Wildlife Issues in Tulsa, OK
As a large metropolitan area, Tulsa, OK, attracts an array of urban wildlife. In Oklahoma, heavy precipitation and extreme weather drive much of the conflict between these pests and people. Such conditions can force animals to move indoors for shelter.
Common local animals include porcupines, raccoons, and skunks. Though beneficial in wilderness areas, they become pests in neighborhoods.
Squirrels in the House
During warm and dry periods, squirrels are mostly content to nest in trees. However, since the Tulsa forecast can change rapidly, the pests may sneak into homes to avoid storms. Once inside, they often decide to stay. Squirrel damage indoors can take a variety of forms, from gnawed wires to shredded insulation.
While there are many bat species in the state, two of the most troublesome for homeowners are little and big brown bats. These pests will move into houses to overwinter or rest and relax during the warm months. Bats living inside put Tulsa residents at risk for diseases like rabies and histoplasmosis.
Tulsa is located in Oklahoma's Cross Timbers region, the best place in the state to find raccoon. These pests cause damage both indoors and outdoors, scrounging for meals in trash cans and sneaking into attics to raise their young.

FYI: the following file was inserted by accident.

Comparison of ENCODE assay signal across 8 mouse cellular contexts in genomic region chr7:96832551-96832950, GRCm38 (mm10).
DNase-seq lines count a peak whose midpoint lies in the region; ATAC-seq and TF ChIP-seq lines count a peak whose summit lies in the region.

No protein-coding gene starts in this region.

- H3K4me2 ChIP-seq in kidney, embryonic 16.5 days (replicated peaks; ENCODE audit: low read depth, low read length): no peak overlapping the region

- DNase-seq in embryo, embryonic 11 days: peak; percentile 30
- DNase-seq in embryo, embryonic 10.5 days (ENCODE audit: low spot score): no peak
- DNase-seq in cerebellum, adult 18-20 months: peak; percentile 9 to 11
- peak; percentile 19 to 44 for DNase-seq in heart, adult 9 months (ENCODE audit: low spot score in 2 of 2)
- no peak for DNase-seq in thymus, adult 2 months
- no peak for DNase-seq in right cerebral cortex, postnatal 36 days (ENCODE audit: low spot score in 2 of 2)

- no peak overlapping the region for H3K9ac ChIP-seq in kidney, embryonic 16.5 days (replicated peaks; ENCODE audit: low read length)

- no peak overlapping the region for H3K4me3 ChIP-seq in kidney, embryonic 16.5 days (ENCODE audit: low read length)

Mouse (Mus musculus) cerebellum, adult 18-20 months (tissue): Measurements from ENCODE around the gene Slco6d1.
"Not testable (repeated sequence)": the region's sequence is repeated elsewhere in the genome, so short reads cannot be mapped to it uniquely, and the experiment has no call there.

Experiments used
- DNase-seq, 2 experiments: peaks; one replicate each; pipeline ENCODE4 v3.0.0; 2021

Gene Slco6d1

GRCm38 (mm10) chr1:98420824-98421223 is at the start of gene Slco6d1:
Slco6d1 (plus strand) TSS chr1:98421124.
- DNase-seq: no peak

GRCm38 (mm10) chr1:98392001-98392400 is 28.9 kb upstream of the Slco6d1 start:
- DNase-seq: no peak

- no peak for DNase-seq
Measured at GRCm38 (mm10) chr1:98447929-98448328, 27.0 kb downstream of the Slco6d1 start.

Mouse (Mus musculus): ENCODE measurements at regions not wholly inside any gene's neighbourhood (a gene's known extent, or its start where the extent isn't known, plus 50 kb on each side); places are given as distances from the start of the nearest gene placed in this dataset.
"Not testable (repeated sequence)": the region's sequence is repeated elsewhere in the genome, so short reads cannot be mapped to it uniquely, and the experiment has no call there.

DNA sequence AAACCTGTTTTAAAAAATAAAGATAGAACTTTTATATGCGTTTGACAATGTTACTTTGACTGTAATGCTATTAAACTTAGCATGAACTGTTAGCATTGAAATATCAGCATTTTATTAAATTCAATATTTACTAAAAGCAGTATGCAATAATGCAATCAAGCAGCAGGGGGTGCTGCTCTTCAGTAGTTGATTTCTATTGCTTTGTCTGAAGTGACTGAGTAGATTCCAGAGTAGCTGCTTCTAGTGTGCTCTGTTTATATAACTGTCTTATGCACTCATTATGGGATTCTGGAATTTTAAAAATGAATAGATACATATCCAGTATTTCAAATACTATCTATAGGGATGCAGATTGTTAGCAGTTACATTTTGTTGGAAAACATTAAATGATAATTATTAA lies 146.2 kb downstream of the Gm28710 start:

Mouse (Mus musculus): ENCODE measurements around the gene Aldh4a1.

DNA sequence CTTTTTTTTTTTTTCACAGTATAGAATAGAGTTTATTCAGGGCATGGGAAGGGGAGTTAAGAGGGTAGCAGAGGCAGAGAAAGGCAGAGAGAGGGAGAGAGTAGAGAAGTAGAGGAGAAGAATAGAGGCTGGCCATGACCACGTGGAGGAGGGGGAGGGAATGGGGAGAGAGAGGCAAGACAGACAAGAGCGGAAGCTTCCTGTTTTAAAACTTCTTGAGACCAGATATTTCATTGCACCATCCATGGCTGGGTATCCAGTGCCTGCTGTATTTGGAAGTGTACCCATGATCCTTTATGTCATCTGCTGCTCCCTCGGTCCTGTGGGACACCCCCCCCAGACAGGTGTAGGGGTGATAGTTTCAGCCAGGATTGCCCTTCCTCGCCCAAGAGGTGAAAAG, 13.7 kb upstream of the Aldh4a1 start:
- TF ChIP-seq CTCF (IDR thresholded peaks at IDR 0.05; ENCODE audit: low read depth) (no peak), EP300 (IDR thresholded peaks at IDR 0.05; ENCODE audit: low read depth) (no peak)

In addition, a raccoon can pass diseases and parasites to people.
Porcupines forage for foods rich in salt. These pests will eat rose bushes, strip bark from trees, and even chew on tires or destroy outdoor furniture.
Contrary to popular belief, a porcupine can't throw its quills. However, the animal can strike with its quilled tail, causing deep puncture wounds.
When scared, a striped skunk can spray targets with pungent musk from up to 12 feet away. The pests will also seek shelter under porches and sheds in Tulsa, especially during cold weather.
As the state's most common vector of rabies as well as prey for coyotes and bobcats, skunks can be dangerous to have around homes in Oklahoma.